As for getting here… I’ve taken an interesting route. I took dance and music lessons when I was young. I performed in shows and I decided to go to College — first for theatre, but then I later changed to a Music program. Once I finished that, I was uncertain as to where to go and what to do next. I followed some friends to British Columbia and lived there for awhile and worked in a variety of situations – including teaching dance and theatre to young kids until I wound up working for Live Entertainment Corporation and The Phantom of the Opera. This led me to move to Toronto and while I was there, I finally saw Karen Kain dance… I had an epiphany, if you like, and realized I needed to go back to school, so I did. 5 years later I graduated with my BFA in Dance and my BEd. Of course, in the mean time, I’d met this guy, who later became my husband, so that meant I was staying in Ontario! I taught for 7 years in Toronto before we didn’t want to deal with that big city anymore and we decided to move to London. Our first summer here we ran the Theatre School’s summer camp — immediately immersed in theatre and London.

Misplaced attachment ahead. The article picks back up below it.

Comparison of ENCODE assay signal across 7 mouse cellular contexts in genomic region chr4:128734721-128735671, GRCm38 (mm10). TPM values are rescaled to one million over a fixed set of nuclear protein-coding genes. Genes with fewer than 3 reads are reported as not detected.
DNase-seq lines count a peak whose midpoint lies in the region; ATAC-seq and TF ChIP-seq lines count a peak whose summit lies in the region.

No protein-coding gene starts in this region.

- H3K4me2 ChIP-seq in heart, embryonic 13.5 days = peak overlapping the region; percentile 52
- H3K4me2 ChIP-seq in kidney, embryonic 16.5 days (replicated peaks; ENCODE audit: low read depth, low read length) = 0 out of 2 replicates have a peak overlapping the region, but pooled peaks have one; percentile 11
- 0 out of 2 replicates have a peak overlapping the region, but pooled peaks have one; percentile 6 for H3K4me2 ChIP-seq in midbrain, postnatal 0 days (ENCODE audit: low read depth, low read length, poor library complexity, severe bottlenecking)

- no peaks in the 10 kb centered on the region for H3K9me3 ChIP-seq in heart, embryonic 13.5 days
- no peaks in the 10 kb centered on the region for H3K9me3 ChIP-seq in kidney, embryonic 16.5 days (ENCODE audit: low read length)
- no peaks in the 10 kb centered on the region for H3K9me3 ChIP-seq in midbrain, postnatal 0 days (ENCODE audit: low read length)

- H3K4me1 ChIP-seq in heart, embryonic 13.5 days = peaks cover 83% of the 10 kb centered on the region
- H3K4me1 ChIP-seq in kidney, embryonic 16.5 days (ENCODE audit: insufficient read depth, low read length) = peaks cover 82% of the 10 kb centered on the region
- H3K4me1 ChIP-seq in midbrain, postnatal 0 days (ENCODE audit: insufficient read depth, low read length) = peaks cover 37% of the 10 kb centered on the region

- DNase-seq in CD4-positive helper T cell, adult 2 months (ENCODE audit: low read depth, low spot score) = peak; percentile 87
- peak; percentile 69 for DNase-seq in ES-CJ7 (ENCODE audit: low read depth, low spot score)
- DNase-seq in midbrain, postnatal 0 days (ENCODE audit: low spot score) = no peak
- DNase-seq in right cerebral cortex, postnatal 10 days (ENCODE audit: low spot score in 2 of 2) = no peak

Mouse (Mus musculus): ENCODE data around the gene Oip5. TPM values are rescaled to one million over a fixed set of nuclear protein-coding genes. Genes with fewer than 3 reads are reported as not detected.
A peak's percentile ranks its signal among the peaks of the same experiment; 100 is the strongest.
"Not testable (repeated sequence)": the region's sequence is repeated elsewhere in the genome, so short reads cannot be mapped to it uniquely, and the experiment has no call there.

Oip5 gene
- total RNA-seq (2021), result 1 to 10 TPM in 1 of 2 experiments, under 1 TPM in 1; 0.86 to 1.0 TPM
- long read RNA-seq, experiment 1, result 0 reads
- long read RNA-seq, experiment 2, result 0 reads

That’s the circuitous route in a nutshell. It was messier than that, but you get the idea.
As for mentors… there’s been quite a few. My parents for certain. Early music teachers, my high school band teacher (who retires this year), my voice teacher in Toronto — Angela Hawaleshka — things I learned from her I use daily in my teaching and my own practice, and one Dance Professor and York University — Donna Krasnow